Three COVID-19 deaths in Ottawa linked to worrisome variants

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Three COVID-19 deaths in Ottawa linked to worrisome variants


OTTAWA – Ottawa Public Health reports that three of the 463 deaths from COVID-19 in Ottawa are linked to variants of concern (COVs).
OPH recently started posting local COV statistics on its COVID-19 dashboard. On Tuesday, it shows that 589 cases have tested positive for a VOC or mutation.

To date, Ottawa has confirmed 23 cases of variant B.1.1.7, which was first detected in the UK, and six cases of variant B.1.351, which was first detected in South Africa.

To date, Ottawa has yet to see a confirmed case of the P.1 variant, which was first identified in Brazil.

In addition to confirmed VOCs, OPH reports mutations, which are identified as N501Y and E484K. This refers to a spike protein detected in the virus.

There are 527 cases that tested for the N501Y mutation, six cases that tested positive for the E848K mutation and 27 cases tested positive for both.

“These three VOCs carry the same mutation on the spike protein, known as ‘N501Y’. This genetic marker can be used to screen samples positive for COVID-19 to see if they should undergo further testing for COV, ”OPH said in a statement to CTV News Ottawa.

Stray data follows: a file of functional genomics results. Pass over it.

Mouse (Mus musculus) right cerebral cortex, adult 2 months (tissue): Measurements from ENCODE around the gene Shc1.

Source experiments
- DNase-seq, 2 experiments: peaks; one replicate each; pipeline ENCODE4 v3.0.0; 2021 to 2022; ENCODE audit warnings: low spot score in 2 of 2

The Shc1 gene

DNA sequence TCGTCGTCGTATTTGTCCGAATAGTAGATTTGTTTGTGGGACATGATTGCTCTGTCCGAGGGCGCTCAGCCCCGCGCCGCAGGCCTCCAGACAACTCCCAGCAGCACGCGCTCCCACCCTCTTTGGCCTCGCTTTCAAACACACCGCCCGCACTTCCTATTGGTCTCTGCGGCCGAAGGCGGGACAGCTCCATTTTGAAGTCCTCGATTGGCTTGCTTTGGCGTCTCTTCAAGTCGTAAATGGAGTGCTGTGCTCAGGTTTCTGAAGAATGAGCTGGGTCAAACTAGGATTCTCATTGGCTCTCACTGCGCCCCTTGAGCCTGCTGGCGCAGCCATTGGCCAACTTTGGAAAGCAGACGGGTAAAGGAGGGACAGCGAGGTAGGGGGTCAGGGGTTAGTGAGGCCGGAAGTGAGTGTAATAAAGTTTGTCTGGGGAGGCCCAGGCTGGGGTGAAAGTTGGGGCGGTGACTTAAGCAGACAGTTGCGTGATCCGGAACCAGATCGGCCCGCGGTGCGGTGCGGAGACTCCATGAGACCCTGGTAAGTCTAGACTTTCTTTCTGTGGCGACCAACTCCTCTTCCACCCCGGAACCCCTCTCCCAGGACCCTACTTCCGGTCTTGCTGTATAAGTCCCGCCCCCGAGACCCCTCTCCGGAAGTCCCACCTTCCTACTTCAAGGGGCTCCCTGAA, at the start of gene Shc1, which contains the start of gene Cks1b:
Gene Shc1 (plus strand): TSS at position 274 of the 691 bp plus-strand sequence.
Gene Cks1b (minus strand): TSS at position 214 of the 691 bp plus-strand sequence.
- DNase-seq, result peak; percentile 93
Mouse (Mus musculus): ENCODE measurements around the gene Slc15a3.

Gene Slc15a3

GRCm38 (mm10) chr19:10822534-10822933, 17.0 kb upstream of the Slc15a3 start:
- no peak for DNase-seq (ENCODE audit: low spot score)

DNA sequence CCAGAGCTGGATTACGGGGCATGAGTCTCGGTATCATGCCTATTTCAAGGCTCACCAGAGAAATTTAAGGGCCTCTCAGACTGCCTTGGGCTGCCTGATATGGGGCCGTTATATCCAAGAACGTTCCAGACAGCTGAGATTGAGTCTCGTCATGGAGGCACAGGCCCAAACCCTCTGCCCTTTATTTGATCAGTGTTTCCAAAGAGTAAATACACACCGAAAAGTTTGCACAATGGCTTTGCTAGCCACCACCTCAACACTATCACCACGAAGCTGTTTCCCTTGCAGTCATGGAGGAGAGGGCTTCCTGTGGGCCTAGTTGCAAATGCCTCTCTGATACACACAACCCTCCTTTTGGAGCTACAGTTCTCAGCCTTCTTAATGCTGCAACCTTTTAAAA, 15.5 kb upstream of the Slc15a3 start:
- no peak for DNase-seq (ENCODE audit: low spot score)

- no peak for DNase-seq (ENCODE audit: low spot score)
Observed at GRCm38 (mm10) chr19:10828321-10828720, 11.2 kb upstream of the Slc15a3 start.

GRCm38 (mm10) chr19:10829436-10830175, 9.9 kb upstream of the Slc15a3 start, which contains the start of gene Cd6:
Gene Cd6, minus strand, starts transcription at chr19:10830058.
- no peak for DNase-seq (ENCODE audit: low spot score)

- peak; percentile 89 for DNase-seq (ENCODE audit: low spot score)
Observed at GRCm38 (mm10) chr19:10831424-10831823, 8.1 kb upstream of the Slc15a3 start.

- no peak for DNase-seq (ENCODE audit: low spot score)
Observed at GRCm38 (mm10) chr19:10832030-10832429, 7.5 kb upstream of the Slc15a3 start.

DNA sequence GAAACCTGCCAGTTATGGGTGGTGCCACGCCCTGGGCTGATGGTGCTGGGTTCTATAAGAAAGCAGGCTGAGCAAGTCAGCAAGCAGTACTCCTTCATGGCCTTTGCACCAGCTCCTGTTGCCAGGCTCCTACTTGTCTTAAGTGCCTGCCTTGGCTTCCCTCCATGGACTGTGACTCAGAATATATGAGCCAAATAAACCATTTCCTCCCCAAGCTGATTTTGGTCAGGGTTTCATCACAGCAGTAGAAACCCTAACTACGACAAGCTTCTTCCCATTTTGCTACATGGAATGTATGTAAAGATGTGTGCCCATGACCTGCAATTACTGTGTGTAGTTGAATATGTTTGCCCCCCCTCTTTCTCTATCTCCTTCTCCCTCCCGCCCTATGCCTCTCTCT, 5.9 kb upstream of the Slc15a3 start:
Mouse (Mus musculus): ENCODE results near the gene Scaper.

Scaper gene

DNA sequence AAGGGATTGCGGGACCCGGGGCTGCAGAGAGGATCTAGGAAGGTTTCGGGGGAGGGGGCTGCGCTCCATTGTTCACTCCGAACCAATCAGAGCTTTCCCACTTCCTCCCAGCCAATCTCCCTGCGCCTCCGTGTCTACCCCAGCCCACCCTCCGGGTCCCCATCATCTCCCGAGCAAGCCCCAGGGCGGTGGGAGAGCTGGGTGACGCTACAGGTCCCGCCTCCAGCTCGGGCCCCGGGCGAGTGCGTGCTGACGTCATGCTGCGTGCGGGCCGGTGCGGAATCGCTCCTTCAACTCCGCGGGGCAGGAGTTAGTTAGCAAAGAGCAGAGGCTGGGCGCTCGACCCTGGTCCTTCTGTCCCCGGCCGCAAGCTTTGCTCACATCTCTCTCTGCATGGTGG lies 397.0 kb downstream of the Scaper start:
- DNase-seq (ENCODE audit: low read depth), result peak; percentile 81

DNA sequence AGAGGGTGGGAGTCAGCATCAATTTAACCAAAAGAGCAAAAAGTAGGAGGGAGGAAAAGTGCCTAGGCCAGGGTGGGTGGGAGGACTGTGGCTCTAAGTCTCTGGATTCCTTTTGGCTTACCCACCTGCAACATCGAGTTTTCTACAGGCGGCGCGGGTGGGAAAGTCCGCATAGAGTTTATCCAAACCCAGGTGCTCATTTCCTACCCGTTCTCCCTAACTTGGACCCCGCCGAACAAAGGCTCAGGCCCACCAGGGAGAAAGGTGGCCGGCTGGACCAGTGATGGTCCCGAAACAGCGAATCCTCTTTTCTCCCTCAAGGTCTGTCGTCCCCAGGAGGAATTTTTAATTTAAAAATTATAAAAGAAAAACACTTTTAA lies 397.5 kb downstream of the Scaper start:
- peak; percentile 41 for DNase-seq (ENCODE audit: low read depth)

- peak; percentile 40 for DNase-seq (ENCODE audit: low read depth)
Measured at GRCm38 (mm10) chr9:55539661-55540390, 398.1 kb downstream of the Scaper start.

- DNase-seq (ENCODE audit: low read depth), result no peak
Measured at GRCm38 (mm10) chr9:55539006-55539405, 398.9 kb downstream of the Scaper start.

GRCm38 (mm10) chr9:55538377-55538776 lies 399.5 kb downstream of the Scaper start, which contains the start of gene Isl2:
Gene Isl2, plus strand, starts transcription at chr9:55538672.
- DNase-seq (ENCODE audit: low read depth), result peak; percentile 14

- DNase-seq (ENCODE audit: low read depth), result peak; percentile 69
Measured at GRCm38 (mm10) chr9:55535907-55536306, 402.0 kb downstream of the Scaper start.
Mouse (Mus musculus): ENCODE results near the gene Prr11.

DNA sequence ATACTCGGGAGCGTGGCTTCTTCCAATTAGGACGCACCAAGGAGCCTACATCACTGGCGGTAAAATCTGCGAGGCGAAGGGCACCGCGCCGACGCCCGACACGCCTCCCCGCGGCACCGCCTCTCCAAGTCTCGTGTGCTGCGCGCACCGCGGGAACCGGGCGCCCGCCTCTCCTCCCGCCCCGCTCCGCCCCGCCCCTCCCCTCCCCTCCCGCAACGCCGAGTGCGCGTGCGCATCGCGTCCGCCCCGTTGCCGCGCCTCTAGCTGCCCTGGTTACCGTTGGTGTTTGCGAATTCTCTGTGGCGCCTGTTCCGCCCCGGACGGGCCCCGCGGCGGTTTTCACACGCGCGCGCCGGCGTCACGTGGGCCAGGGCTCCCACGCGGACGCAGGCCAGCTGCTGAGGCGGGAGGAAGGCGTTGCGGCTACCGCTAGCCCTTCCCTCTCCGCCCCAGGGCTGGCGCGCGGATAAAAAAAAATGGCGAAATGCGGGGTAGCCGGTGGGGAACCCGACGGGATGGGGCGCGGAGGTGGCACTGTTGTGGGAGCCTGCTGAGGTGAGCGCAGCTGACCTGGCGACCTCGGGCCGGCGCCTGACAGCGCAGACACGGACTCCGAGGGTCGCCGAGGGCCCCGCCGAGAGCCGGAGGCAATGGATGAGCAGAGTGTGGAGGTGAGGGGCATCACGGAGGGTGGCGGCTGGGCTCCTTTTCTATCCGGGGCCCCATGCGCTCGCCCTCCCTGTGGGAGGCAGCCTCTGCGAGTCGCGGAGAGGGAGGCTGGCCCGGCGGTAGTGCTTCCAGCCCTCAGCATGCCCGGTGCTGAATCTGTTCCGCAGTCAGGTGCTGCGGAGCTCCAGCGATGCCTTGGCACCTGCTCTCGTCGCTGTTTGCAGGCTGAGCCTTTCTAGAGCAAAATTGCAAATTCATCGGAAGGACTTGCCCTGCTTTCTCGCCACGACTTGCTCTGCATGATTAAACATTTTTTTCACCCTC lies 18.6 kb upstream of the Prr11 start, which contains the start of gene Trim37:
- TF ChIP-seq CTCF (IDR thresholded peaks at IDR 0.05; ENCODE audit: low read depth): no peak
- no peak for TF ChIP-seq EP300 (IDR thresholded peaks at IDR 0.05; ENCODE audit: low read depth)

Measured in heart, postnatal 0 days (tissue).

“Currently in Ontario, all COVID-19 positive samples that have sufficient volume and amount of virus (CT value) are tested for the N501Y mutation,” OPH said. “It can take three to four days. If the N501Y mutation is detected, the sample will be sent for genomic sequencing to confirm whether or not a VOC is detected. It may take up to two weeks. Samples positive for an N501Y are most likely a VOC. ”

OPH says the number of cases associated with N501Y means these are people who have tested positive for COVID-19 and a mutation in the virus has been detected. Samples must be sent for further genomic sequencing before a VOC can be confirmed and further identified as B.1.1.7, B1351, or P1 variants.

The number of cases with a mutation detected has more than tripled in the past two weeks. According to data from Public Health Ontario, 180 cases of the mutation had been detected as of March 16.

A recent report from the Ontario Science Table found that the variants of concern now account for 67% of all cases in the province and are starting to have a “substantial impact” on the health care system due to a higher likelihood of illness. hospitalization and even death.

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